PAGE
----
At North Adams, MA, the train is seen rolling into town to take on fuel and water for the lead locomotive, NS 4276.  The train is rolling over the Hoosac River South Branch thru-truss bridge on its approach.


Then the fuel truck arrived and the logistics of filling the B-unit were discussed between the Pan Am crewmember and the delivery driver.


Finally the fueling began – and – in a moment that could be captioned a variety of ways, but looks like the Pan Am employee is asking “as soon as you’re done there, could you please check the oil and clean the windshield?”…


And a final parting shot at North Adams, as the day was getting late and I was in need of a few hours sleep after the long day. 



August 23, 2011 – Pan Am/Norfolk Southern Joint Inspection

Day 2 of the chase began on a trek to East Deerfield to wait out the trains morning westbound arrival at the Deerfield River crossing just east of Pan Am Railway’s East Deerfield Yard.  As the time grew closer, more and more fans began arriving to set up for the river crossing.  Just prior to the train’s arrival, a beautiful ban of clouds also began moving into the area.  This was a classic “here we go again” moment, but it was worth waiting for this momentous occasion of combined office car trains.  Knowing that this shot would only show the motive power and perhaps the first car, I was already doing the math and realizing that the train would be an end-to-end fit for the Hudson River bridge later in the day…  But back to East Deerfield as the train finally arrived after having experienced some brake issues and a Hot Box Detector activation further east.



Following the Deerfield River crossing shot – off to the Wisdom Way overpass to capture a sort of non-descript overhead shot, but it turned out OK despite the lack of identifiable features to the locale.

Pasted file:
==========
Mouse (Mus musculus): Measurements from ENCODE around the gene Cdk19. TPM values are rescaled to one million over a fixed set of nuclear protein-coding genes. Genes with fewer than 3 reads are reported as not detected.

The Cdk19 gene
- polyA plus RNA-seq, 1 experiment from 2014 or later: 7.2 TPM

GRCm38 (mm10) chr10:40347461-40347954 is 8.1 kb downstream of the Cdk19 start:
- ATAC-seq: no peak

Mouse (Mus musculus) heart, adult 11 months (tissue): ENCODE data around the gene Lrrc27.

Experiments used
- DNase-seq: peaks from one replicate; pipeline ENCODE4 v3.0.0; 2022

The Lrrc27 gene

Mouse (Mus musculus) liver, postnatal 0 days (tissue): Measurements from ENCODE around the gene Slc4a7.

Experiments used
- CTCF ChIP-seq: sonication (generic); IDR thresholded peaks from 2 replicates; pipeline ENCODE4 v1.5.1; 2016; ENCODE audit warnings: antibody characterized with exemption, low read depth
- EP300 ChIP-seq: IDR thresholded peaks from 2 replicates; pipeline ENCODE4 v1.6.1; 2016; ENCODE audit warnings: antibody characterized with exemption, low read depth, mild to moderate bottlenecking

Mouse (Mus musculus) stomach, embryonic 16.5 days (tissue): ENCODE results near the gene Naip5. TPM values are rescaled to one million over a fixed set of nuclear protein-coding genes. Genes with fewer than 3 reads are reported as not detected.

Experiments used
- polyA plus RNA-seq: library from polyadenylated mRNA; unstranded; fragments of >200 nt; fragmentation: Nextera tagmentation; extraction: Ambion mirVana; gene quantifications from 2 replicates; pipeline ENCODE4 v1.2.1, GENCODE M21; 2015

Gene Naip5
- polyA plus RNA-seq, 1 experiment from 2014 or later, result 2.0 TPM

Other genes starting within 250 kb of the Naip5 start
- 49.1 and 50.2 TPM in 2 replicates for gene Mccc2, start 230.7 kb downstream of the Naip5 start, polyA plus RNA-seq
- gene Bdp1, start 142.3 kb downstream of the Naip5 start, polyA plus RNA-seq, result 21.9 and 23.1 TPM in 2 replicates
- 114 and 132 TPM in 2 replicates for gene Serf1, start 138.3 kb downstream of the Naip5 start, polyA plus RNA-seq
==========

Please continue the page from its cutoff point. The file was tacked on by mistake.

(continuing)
At Shelburne Falls, my sole intention was to capture the train in a going away view in an effort to show the folks riding in the Theater car.  In this particular shot, the one of the railroad executives waves to this photographer.


On to Charlemont, MA, where the train would pass the old depot and a target signal on its way westbound.  I set up here atop the 6’ ladder and was thankful to walk away with a half decent image, despite being nearly side lit.


The going away image here was a bit of a surprise, as I managed to capture both Wick Moorman (bottom left) and David Fink (bottom right) in the NS Theater Car Buena Vista #23 as it raced westwardly on the inspection/marketing trip.


From this point to the west, the three shots I absolutely wanted to capture were the passage of the train westbound over the Hoosick River at Shagticoke, the Hudson Bridge and the arrival at Mechanicville Yard.  Giving up a few locations along the way I opted to beeline straight for the Shagticoke location and pulled in just in the nick of time to capture this image – quite literally a grab shot (train was on east end of the bridge when I exited my truck!).



Finally the shot that I was anticipating for months!  I planned to set up toward the Hudson lock well south of the bridge and try to capture the train in its entirety on the famous Hudson crossing from atop the 6’ ladder again, trying to frame out the mountains in the distance.  As it rolled out onto the bridge I eyeballed the length and as the train filled the bridge nearly end-to-end, my months of anticipation were realized…


Back in the truck and off to the new yard construction area to photograph the train’s arrival there.  On initial inspection, a lineup of Norfolk Southern Railroad police cars appeared rather intimidating…but in the end, they were quite friendly and even a bit humorous to talk to….  Finally the train arrived with a brief respite of sunshine allowing for a shot or two before the clouds overtook the scene.


That was it for August 23 – but what a day it had been.  Now to get some much needed rest and figure out the shots for the August 24 chase of the NS marketing special on the southbound run to Binghamton and on to Buffalo, NY. 

August 24, 2011 – Norfolk Southern Inspection/Marketing Trip